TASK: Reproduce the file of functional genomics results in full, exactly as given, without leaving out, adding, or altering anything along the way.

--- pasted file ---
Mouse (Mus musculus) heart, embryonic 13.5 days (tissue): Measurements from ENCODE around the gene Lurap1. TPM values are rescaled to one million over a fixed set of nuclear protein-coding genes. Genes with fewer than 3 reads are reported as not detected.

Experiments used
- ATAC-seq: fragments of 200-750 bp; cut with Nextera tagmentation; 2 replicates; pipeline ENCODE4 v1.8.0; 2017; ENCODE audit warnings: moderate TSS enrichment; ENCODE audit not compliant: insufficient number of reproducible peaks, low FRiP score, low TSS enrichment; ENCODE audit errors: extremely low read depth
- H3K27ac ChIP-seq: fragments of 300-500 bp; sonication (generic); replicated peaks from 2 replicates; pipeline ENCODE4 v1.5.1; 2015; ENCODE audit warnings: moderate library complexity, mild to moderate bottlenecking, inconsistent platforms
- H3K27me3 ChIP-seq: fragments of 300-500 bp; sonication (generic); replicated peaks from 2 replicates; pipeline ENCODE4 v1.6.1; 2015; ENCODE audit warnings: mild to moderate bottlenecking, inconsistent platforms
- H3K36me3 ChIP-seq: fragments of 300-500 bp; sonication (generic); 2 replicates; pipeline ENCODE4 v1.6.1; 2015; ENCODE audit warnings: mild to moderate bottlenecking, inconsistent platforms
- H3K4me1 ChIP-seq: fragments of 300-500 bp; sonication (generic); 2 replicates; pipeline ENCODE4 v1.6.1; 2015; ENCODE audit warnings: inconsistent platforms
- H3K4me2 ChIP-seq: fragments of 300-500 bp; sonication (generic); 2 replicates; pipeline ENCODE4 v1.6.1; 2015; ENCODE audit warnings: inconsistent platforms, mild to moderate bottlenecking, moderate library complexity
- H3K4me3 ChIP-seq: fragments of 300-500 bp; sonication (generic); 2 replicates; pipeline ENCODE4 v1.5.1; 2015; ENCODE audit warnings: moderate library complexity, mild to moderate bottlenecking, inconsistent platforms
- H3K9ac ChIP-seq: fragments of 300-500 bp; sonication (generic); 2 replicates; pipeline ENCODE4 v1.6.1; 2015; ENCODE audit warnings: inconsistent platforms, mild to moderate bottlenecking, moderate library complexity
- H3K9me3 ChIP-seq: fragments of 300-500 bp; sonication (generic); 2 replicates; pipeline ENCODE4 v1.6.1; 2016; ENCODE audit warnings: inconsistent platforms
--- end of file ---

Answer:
Mouse (Mus musculus) heart, embryonic 13.5 days (tissue): Measurements from ENCODE around the gene Lurap1. TPM values are rescaled to one million over a fixed set of nuclear protein-coding genes. Genes with fewer than 3 reads are reported as not detected.

Experiments used
- ATAC-seq: fragments of 200-750 bp; cut with Nextera tagmentation; 2 replicates; pipeline ENCODE4 v1.8.0; 2017; ENCODE audit warnings: moderate TSS enrichment; ENCODE audit not compliant: insufficient number of reproducible peaks, low FRiP score, low TSS enrichment; ENCODE audit errors: extremely low read depth
- H3K27ac ChIP-seq: fragments of 300-500 bp; sonication (generic); replicated peaks from 2 replicates; pipeline ENCODE4 v1.5.1; 2015; ENCODE audit warnings: moderate library complexity, mild to moderate bottlenecking, inconsistent platforms
- H3K27me3 ChIP-seq: fragments of 300-500 bp; sonication (generic); replicated peaks from 2 replicates; pipeline ENCODE4 v1.6.1; 2015; ENCODE audit warnings: mild to moderate bottlenecking, inconsistent platforms
- H3K36me3 ChIP-seq: fragments of 300-500 bp; sonication (generic); 2 replicates; pipeline ENCODE4 v1.6.1; 2015; ENCODE audit warnings: mild to moderate bottlenecking, inconsistent platforms
- H3K4me1 ChIP-seq: fragments of 300-500 bp; sonication (generic); 2 replicates; pipeline ENCODE4 v1.6.1; 2015; ENCODE audit warnings: inconsistent platforms
- H3K4me2 ChIP-seq: fragments of 300-500 bp; sonication (generic); 2 replicates; pipeline ENCODE4 v1.6.1; 2015; ENCODE audit warnings: inconsistent platforms, mild to moderate bottlenecking, moderate library complexity
- H3K4me3 ChIP-seq: fragments of 300-500 bp; sonication (generic); 2 replicates; pipeline ENCODE4 v1.5.1; 2015; ENCODE audit warnings: moderate library complexity, mild to moderate bottlenecking, inconsistent platforms
- H3K9ac ChIP-seq: fragments of 300-500 bp; sonication (generic); 2 replicates; pipeline ENCODE4 v1.6.1; 2015; ENCODE audit warnings: inconsistent platforms, mild to moderate bottlenecking, moderate library complexity
- H3K9me3 ChIP-seq: fragments of 300-500 bp; sonication (generic); 2 replicates; pipeline ENCODE4 v1.6.1; 2016; ENCODE audit warnings: inconsistent platforms